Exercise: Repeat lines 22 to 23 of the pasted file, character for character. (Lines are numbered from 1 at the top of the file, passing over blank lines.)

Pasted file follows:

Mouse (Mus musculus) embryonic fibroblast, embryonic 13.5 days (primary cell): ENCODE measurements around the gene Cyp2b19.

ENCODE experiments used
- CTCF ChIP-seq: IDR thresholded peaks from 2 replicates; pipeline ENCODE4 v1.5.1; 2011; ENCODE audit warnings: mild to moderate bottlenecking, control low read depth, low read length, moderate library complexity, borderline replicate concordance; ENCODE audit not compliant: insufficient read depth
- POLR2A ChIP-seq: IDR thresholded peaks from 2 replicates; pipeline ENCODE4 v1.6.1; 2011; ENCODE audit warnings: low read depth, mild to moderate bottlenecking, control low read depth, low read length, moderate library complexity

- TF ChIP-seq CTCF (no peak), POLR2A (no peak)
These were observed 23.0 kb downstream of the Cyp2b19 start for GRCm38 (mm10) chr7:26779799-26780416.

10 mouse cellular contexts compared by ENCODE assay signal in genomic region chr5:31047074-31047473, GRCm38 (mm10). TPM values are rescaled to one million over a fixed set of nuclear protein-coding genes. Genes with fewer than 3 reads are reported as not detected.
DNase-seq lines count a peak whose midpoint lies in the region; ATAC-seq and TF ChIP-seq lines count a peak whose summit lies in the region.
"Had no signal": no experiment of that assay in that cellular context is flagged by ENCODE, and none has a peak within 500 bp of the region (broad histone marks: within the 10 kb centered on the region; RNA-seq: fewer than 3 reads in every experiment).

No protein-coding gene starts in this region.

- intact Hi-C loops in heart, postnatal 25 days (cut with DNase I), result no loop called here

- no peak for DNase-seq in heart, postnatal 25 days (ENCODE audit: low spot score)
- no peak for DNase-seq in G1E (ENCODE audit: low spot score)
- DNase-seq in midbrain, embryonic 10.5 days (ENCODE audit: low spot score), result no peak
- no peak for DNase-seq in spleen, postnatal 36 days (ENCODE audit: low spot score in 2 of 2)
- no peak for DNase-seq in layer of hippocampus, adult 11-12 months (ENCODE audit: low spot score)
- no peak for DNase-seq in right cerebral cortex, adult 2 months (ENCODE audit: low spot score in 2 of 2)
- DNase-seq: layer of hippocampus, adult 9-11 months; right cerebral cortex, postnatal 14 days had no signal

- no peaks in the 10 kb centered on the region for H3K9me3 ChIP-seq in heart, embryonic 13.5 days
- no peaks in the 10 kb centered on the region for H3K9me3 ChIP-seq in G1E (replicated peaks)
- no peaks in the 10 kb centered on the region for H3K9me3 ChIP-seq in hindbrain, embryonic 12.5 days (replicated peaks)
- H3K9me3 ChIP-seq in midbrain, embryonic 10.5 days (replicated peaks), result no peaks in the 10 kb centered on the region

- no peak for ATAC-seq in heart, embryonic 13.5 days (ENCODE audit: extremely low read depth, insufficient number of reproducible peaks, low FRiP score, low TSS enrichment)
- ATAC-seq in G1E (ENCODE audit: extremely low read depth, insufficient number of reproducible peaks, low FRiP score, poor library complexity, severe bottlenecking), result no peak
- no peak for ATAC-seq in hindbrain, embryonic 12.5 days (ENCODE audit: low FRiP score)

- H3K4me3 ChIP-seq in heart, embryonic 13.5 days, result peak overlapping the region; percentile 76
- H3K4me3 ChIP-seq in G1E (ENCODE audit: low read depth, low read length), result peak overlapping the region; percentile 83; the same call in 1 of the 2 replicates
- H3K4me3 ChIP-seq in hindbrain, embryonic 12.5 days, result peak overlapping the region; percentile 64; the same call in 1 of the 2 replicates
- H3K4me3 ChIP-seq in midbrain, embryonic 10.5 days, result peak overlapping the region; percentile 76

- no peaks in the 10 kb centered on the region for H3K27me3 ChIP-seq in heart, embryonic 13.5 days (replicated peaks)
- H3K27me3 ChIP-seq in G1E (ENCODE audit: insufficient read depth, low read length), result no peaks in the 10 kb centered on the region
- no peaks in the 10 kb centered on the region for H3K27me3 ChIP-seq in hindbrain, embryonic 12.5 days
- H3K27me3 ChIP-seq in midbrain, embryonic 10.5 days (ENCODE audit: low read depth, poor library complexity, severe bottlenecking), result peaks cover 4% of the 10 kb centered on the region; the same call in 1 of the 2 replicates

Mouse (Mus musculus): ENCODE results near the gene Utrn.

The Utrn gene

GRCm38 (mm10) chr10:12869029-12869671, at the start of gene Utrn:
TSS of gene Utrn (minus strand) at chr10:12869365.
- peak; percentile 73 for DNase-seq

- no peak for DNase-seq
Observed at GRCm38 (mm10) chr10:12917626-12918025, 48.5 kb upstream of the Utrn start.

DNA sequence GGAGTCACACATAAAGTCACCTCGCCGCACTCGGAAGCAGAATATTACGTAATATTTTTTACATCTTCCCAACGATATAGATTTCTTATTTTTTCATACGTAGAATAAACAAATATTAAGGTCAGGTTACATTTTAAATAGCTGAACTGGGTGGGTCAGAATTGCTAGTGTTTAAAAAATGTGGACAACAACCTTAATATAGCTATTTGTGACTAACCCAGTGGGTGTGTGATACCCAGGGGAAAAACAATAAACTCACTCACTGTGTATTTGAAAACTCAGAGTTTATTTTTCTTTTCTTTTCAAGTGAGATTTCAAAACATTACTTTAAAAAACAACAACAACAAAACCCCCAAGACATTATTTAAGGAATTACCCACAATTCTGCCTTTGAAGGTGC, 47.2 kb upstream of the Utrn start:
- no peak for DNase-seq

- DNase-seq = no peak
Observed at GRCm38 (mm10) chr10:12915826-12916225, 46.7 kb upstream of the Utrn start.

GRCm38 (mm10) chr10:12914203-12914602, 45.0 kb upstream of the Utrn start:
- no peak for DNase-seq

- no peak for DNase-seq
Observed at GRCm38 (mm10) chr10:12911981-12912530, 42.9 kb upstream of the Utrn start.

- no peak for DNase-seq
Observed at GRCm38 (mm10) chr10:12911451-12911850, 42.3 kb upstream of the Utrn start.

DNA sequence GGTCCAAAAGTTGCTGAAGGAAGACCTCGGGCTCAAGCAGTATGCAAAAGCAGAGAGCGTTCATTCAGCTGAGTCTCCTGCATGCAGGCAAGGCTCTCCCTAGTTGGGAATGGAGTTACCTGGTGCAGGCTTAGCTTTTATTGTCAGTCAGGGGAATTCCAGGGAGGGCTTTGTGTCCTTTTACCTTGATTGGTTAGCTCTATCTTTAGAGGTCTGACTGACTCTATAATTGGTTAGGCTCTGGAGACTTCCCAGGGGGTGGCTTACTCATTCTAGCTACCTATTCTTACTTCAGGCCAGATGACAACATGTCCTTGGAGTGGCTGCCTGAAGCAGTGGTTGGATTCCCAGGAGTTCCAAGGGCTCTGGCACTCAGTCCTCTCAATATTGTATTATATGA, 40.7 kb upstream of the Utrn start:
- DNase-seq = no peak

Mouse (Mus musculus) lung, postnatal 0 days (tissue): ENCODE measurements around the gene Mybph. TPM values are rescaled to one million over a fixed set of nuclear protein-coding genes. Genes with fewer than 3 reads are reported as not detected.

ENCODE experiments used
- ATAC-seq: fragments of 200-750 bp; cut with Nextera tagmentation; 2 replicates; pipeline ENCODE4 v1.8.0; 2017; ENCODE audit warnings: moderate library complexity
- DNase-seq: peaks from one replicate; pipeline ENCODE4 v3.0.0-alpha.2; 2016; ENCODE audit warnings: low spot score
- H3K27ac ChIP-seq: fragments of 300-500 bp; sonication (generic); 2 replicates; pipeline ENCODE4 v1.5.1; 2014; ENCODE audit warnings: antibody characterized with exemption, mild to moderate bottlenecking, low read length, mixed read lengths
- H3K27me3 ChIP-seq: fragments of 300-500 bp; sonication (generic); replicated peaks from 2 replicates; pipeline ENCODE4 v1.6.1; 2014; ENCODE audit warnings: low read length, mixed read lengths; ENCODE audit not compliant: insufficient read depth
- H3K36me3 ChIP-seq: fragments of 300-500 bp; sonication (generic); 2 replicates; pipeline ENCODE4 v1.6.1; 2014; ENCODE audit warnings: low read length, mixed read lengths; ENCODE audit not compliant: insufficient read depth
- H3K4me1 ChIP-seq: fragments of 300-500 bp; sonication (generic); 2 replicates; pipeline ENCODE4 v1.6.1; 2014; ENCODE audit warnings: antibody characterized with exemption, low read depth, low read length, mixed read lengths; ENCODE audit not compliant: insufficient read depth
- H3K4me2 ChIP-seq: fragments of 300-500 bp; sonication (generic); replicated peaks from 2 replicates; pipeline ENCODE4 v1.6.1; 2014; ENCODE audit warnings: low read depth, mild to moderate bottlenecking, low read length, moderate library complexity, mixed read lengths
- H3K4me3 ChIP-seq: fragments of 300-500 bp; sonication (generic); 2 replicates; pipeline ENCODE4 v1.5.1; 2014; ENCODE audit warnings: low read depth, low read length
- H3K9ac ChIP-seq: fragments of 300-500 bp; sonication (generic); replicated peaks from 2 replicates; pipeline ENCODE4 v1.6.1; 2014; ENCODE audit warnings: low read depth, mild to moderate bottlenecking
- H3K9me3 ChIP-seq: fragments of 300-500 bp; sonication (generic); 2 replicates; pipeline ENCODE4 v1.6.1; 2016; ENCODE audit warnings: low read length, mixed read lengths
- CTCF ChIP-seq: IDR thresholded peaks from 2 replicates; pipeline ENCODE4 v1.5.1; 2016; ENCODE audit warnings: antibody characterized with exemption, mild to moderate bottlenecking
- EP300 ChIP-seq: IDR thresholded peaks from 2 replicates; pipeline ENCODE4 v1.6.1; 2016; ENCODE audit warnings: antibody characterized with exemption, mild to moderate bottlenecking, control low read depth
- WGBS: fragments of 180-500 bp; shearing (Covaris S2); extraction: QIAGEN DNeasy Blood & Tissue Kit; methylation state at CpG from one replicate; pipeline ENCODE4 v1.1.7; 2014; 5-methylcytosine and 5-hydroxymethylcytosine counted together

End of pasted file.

- H3K9me3 ChIP-seq in midbrain, embryonic 10.5 days (replicated peaks), result no peaks in the 10 kb centered on the region

- no peak for ATAC-seq in heart, embryonic 13.5 days (ENCODE audit: extremely low read depth, insufficient number of reproducible peaks, low FRiP score, low TSS enrichment)